Security Council Reform Ambassador's Speeches

Winnie Mandela - an icon who soldiered to translate into reality the values that diplomats espouse from various podiums at the UN.


Remarks by Ambassador Syed Akbaruddin, Permanent Representative at the Memorial Service in honour of
Ms. Winnie Madikizela-Mandela at the UN Headquarters on April 13, 2018

Mr. President,
Mr. Secretary General,
Distinguished Guests,
Ladies and Gentlemen,

Rare are occasions that we join together at the United Nations to commemorate a life and mourn the passing away of an icon who soldiered to translate into reality the values that all of us espouse from various podiums in this organisation.

2.    It is, therefore, a privilege and honour for me to join all those who have assembled here to pay homage to the legacy of Ms Winnie Madikizela Mandela, warmly referred  by many of our South African friends as “Mother of the Nation” and affectionately called by millions in South Africa and beyond as “Mama Winnie”.

3.    Many before me have spoken of Mama Winnie’s  unyielding courage in the face of the horrors perpetrated by the apartheid regime. Others have spoken of what her life symbolised in terms of gender equality or social change. All these perspectives are rich portrayals of how a hero is perceived differently depending on which facet one focuses on to highlight a virtue or a shortcoming.

4.    I, however, venture to speak from the vantage point of how Mama Winnie’s struggles epitomised the thinking that permeated many debates at the UN from its early days. 
5.    May I recall that the United Nations General Assembly in its very first session began considering aspects of the issue of Apartheid. The first reference to the pernicious practice that Winnie Mandela fought against all her life was contained in Resolution 103 (I) of 19 November 1946 . The resolution declared, 

“ It is in the higher interests of humanity to put an end to the so called racial persecution”. 

It then called upon all Governments to “conform both to the letter and spirit of the Charter and to take the most prompt and energetic steps to that end”.

6.    Following this, General Assembly Resolutions 395(V) of 2nd December 1950, and 511 (VI) of 12 January 1952, held that the policy of racial segregation or Apartheid is based on racial discrimination. This then led to the affirmation on 5 December 1952 that policies which are designed to perpetuate or increase racial discrimination are inconsistent with Article 56 of the Charter.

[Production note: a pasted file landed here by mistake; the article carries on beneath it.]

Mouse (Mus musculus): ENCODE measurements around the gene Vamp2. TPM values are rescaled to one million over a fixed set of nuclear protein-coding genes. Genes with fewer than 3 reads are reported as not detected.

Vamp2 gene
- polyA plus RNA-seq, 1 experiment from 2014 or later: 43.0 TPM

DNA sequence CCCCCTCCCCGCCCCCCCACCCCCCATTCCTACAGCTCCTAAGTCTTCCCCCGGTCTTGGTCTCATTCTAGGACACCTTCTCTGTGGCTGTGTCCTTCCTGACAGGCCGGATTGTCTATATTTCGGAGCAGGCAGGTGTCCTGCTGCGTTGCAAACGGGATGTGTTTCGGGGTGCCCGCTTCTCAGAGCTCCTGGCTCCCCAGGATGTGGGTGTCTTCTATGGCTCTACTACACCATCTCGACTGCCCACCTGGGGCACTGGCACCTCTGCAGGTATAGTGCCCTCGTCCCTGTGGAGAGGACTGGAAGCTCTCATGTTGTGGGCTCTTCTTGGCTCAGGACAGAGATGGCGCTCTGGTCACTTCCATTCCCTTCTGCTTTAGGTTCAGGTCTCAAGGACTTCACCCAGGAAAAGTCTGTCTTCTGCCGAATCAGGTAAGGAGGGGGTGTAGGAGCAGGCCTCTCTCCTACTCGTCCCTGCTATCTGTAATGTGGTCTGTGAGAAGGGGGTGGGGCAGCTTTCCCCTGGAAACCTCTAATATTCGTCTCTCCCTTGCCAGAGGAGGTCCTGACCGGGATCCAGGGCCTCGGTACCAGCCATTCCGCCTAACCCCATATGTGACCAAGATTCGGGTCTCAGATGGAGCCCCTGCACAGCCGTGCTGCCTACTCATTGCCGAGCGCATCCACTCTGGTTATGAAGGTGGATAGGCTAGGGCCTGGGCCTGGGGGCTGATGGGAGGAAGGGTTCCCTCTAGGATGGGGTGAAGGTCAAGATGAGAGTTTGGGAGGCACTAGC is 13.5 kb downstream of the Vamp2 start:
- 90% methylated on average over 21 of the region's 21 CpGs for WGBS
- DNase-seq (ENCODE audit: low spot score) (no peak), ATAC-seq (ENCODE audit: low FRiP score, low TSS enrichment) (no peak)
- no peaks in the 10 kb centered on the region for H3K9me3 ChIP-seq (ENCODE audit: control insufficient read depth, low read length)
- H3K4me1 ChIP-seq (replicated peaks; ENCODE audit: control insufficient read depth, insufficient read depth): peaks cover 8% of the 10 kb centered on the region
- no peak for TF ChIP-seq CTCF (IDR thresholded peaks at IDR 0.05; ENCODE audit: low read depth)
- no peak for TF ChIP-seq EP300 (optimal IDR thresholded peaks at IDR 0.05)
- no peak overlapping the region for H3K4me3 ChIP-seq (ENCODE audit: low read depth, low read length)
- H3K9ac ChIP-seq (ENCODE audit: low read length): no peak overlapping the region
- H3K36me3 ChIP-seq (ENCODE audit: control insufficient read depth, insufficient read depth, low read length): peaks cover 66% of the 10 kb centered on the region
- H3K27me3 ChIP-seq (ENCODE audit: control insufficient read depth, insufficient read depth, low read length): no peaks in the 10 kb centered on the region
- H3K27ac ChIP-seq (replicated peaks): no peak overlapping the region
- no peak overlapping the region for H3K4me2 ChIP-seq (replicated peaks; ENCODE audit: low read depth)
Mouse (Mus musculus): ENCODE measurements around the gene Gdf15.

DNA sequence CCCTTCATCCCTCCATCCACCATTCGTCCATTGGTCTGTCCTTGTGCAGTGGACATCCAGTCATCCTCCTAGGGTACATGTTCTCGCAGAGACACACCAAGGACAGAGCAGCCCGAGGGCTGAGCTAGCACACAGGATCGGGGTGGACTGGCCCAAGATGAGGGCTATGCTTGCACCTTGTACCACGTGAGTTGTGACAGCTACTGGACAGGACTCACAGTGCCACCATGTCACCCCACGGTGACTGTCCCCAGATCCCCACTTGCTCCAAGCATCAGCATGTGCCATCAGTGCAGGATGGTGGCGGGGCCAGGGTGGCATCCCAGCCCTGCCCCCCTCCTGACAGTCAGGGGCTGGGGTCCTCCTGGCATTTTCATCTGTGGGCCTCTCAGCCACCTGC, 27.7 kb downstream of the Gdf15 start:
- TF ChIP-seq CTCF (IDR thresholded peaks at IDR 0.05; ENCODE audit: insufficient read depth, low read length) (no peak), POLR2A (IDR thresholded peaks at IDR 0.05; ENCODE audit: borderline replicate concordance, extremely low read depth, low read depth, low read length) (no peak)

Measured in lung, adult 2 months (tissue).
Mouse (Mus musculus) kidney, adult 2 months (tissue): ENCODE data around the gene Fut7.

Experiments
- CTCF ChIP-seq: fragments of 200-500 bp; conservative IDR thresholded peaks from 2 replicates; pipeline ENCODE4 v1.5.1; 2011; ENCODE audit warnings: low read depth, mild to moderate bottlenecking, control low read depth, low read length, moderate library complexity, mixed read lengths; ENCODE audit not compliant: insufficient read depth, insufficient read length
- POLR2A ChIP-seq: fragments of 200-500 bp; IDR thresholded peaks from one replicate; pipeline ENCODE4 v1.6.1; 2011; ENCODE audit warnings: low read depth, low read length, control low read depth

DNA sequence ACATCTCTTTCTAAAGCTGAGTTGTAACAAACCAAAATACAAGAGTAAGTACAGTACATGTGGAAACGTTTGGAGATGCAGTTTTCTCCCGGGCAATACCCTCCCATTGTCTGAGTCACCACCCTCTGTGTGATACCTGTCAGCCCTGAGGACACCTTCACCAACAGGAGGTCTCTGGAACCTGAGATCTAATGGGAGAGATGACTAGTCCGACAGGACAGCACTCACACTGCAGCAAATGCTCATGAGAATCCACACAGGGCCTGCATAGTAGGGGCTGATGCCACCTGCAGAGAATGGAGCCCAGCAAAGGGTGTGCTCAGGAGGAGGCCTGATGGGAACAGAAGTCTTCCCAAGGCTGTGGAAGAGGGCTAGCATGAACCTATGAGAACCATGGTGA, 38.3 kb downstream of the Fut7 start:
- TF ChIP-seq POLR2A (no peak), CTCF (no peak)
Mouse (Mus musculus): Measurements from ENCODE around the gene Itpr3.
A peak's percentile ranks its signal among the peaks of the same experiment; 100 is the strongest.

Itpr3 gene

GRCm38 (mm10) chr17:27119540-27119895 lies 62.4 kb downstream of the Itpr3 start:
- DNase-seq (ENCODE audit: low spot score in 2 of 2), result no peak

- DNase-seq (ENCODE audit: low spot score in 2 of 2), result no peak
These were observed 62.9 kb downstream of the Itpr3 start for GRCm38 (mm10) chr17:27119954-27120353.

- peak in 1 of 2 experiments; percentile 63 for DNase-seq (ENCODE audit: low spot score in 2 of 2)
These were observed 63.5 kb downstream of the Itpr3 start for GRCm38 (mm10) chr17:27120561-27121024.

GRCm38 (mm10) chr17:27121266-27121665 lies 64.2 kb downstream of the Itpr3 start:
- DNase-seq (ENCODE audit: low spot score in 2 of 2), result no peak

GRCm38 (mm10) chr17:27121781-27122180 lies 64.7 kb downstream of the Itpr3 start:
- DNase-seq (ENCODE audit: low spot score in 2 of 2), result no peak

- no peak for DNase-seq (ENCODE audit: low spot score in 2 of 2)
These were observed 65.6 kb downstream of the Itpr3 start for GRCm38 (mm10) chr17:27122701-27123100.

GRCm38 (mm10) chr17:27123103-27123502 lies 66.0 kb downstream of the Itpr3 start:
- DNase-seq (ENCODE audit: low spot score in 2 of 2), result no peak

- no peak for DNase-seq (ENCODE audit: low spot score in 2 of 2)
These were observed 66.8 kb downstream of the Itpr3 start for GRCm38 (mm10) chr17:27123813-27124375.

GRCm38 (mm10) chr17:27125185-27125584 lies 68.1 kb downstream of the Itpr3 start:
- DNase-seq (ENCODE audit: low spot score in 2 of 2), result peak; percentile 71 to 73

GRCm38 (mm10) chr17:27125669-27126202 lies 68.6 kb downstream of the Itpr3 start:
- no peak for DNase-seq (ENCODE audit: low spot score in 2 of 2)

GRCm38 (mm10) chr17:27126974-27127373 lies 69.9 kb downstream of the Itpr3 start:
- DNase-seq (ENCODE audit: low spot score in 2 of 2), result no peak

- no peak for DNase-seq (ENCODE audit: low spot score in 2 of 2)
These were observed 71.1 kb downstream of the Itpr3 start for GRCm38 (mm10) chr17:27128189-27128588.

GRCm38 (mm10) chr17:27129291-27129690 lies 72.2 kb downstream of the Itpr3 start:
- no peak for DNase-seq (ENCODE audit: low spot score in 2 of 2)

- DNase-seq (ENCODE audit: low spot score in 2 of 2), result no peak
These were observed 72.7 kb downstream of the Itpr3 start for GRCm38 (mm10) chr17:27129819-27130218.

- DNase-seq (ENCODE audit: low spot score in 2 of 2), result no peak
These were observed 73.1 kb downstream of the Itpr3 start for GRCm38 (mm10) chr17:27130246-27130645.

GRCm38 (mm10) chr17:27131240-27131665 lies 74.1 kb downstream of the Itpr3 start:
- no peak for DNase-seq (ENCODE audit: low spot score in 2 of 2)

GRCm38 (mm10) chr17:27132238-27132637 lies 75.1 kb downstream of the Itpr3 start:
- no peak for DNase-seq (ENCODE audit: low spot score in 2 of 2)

7.    From then on, till 1994, the item on Apartheid figured on the agenda of the General Assembly. 

8.    Even while many of our predecessors here argued against Apartheid as essentially undermining the UN Charter, the definitive battle to rid the world of the evil of Apartheid was fought on the streets of South Africa. It was here that fearless fighters such as Winnie Mandela, faced the violence wreaked by a pernicious regime, even as Madiba and other political leaders were kept locked in the cells of Robben Island or were forced into exile.

9.    So, Winnie Mandela was a fellow traveller of diplomats in the global battle against apartheid. In fact, she was the sword arm whose courage inspired generations of diplomats from many countries, including my own, to join in support of those who fought against Apartheid in South Africa. What we spoke about, she acted upon. What she practiced in South Africa, we preached here at the UN.

10.    It was the fortitude of exemplars of equal rights such as Winnie Mandela that made many of our predecessors here stand firm, for more than 40 years. Our predecessors stood by those like Mrs Winnie Mandela who fought against apartheid in the belief that those who fight for justice, truth and the oppressed, have friends in every country and every continent.

11.    Winnie Mandela’s struggles symbolized hope not only for the people of South Africa or people of the African continent, but also for  people all over the world who cherish equality. By paying tribute to her achievements in the struggle against apartheid, we are honouring the noble values which the United Nations Charter stands for. 

12.    In her demise, South Africa has lost a revered leader, the world of diplomacy a trench warrior, who symbolised the tangible fight against apartheid that diplomats from all parts of the world doggedly pursued here at the UN.

13.    As a country that first brought the issue of racism and racial discrimination to the United Nations, India cherishes Winnie Mandela’s lifelong struggle for equality. In losing her, we have all lost a soldier who had worked relentlessly for the principle that all human beings are born free and equal in dignity and rights.  

14.    I conclude with a quote from a famous Indian yoga master - Paramhansa Yogananda, which in our view summarises Mama Winnie’s global appeal 

“There is a magnet in your heart that will attract true friends. That magnet is unselfishness, thinking of others first; when you learn to live for others, they will live for you.”

15.    It is with this belief we join others in praying for Mama Winnie’s eternal peace.

Thank you.